Her mouth dropped open. She stared at him for several minutes before asking….Rrrow?
I ignore Ralphie weaving around my legs, angling to steal my attention from the scene I’ve been trying to write for half an hour. I realize I’m courting disaster. By not playing with him until he’s so exhausted he would ignore a live bird in the living room, I know what is about to happen.
…before asking…YOWwwww! Hissssssss!
“Ralphie!” He trots over to me, tail in the air, happy to have my attention. Rrrow? “Stop picking on Emma, honey. Go find something else to do.”
…before asking…Grrrrrr! Hisssss! Ozzy takes a swing and Ralphie drops to the ground, baring his belly. Ozzy walks away with a look at me like, you either play with him or I’m gonna take care of business and you aren’t gonna like it.
Six hundred words is all I get written before I have to get Ralphie’s butterfly-on-a-stick so every other living being in the house can have peace. In fact, 600 words is all I’ve written in about a week. Certainly some of it is keeping Jack from ripping open his stapled stomach by jumping on the counter. Some of it is Ralphie. But there’s an awful lot of Julie just being VERY easily distracted. My husband watches a lot of auto racing on TV. I like to watch Dale Earnhardt Jr., but he watches races that I don’t know the first thing about. When I’m writing, the 24 Hours of Le Mans is the most interesting thing I’ve ever seen. Programs like Mythbusters, for me, are like sitting next to Charlie Brown listening to the phantom teacher “Whaa whaaa, whaaaa, wha whaa.” Until I’m writing. Then I’m completely enamored with the idea of finding out if it’s really possible to “knock your socks off.”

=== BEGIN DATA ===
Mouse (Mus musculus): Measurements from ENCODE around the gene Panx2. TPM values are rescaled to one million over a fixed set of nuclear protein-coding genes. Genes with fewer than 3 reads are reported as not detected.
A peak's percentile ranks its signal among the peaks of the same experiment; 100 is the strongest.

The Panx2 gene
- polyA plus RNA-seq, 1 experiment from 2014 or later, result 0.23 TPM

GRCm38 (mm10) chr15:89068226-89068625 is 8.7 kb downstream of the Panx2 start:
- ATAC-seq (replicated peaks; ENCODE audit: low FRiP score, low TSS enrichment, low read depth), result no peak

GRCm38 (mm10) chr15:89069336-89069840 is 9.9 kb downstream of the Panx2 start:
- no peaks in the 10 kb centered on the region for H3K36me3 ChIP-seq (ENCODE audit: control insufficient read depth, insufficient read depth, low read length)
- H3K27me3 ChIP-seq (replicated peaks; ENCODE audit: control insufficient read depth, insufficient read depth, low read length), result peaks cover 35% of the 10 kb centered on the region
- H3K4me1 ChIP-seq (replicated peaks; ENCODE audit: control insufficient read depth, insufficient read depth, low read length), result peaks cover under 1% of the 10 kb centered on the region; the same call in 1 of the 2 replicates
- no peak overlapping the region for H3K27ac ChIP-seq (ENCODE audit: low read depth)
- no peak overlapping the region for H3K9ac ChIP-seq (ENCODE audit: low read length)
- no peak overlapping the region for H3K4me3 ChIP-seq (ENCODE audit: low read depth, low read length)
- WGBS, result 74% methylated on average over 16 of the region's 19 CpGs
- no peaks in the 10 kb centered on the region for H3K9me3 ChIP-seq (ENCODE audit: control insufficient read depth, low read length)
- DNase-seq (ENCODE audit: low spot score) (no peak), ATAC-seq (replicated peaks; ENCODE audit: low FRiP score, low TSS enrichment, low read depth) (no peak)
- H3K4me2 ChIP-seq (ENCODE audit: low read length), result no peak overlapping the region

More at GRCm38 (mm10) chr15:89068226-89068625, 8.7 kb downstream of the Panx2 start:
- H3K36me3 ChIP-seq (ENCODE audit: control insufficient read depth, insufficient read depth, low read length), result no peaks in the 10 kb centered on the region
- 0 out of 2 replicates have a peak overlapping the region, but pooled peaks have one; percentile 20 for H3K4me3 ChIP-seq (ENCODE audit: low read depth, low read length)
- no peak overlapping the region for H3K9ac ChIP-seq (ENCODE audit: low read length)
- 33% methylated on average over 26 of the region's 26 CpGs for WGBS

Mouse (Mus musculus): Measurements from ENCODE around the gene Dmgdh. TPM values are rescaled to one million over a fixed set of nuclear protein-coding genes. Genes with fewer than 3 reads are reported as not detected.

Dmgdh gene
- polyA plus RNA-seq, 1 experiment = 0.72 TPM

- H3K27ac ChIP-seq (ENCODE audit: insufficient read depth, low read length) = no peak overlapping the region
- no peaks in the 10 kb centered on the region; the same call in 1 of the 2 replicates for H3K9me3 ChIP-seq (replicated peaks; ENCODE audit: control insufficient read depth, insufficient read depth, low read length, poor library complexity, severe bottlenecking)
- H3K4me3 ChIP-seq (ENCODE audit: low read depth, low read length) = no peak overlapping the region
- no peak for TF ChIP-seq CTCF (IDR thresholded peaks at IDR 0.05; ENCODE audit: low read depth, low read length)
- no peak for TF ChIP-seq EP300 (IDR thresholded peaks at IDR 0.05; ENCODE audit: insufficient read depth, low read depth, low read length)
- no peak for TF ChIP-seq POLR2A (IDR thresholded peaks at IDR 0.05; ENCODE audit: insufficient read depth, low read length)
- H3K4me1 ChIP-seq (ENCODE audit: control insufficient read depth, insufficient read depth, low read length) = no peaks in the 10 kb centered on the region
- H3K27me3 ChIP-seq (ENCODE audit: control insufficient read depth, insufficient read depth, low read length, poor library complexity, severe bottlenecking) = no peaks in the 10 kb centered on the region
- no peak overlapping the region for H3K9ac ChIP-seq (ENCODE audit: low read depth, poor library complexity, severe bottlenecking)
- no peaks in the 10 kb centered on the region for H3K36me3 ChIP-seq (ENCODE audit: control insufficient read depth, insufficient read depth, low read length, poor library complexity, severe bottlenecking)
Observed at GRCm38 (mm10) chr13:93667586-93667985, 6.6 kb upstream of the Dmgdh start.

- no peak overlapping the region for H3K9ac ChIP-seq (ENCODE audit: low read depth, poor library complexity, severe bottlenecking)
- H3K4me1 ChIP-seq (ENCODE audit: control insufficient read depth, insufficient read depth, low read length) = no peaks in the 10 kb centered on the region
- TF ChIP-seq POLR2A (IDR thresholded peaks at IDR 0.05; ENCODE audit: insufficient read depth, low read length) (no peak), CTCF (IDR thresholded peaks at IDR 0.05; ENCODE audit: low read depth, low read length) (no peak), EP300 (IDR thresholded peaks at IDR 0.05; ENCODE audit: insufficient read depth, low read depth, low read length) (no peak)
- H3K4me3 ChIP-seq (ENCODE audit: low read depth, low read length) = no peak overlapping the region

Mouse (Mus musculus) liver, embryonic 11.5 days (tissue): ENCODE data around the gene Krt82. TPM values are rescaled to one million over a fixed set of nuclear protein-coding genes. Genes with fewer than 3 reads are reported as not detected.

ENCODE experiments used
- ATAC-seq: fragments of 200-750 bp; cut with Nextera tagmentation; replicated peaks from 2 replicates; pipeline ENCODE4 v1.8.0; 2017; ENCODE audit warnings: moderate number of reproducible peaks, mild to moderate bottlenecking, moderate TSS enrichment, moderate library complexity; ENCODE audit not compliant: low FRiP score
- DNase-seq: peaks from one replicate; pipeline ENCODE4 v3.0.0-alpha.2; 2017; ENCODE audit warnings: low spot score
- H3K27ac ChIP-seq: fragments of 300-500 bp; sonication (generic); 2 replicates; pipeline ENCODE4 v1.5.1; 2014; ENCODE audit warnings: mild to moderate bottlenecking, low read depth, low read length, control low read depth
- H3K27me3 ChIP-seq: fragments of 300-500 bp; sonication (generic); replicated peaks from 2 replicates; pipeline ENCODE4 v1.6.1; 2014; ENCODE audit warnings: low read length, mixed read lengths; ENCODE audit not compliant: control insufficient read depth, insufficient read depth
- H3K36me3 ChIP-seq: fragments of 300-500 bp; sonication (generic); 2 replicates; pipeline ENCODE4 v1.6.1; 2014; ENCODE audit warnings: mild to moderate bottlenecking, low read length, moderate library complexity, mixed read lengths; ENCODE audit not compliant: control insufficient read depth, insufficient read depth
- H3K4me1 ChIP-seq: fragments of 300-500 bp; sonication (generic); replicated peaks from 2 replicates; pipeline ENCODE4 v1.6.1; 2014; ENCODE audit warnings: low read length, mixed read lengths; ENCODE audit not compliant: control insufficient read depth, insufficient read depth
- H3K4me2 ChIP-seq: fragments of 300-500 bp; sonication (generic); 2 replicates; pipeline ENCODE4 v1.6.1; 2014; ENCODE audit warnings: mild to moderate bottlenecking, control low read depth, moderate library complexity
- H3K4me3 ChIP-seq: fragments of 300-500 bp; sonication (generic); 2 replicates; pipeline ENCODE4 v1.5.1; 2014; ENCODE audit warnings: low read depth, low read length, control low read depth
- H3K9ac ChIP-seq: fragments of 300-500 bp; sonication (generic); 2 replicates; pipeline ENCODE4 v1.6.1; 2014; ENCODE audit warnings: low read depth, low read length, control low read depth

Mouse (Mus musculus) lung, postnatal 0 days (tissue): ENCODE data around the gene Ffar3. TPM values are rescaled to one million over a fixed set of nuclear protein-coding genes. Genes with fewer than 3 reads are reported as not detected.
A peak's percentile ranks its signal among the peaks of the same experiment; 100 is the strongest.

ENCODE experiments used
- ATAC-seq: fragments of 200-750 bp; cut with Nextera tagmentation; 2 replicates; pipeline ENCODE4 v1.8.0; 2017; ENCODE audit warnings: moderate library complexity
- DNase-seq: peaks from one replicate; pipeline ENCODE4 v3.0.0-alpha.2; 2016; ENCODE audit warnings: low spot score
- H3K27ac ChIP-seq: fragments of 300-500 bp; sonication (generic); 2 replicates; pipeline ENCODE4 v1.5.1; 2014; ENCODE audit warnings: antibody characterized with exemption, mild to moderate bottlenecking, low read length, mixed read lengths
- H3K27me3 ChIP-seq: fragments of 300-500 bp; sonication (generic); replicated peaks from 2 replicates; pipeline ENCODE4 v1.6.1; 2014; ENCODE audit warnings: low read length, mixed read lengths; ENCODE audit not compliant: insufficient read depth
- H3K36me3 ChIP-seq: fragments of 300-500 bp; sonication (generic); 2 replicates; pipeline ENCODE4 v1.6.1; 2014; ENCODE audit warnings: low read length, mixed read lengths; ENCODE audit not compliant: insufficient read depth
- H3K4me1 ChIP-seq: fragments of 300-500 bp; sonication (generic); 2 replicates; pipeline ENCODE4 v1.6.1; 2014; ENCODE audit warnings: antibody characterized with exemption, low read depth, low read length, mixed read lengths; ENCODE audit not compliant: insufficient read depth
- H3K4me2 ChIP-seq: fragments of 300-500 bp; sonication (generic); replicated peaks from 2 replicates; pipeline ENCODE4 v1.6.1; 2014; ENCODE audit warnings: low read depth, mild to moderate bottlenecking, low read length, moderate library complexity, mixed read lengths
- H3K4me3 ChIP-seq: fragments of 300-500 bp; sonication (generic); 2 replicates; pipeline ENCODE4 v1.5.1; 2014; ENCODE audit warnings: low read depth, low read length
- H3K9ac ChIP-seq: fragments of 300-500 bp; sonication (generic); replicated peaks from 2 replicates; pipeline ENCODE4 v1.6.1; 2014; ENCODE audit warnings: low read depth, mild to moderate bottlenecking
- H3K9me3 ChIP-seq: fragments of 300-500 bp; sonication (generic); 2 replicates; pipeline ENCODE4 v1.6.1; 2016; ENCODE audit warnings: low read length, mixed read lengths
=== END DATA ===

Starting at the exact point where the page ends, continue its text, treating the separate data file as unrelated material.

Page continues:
I am a writer but I don’t want to write? Can fear be so powerful that it can pull you from what you love to what you don’t? I imagine Darth Vader…”the fear is strong in this one…” or Yoda…”write it, you must.”
People write historical fiction every day. One of my favorites is Charleston by John Jakes. He introduces us to several generations of the Bell family before, during, and after the Civil War. I was sad when the book ended because I was so attached to Alexandra, she felt like a sister. I would love to pick his brain. Where did he do his research? How did he organize it? How much creative license is acceptable? How do I create an Alexandra that sticks with readers long after they’ve read my book? How do I balance writing with the rest of my life? How do I stop worrying about all of this and just write the story? Because ultimately, that’s what it’s all about. Details can be tweaked and corrected, but without a good story, it doesn’t even matter. And that’s where the fear comes from. I can add historical details into my story, but is the base story strong enough to hold the reader? Nevermind worrying about being published; the scariest thing I can imagine is boring a reader.
Word count: 2923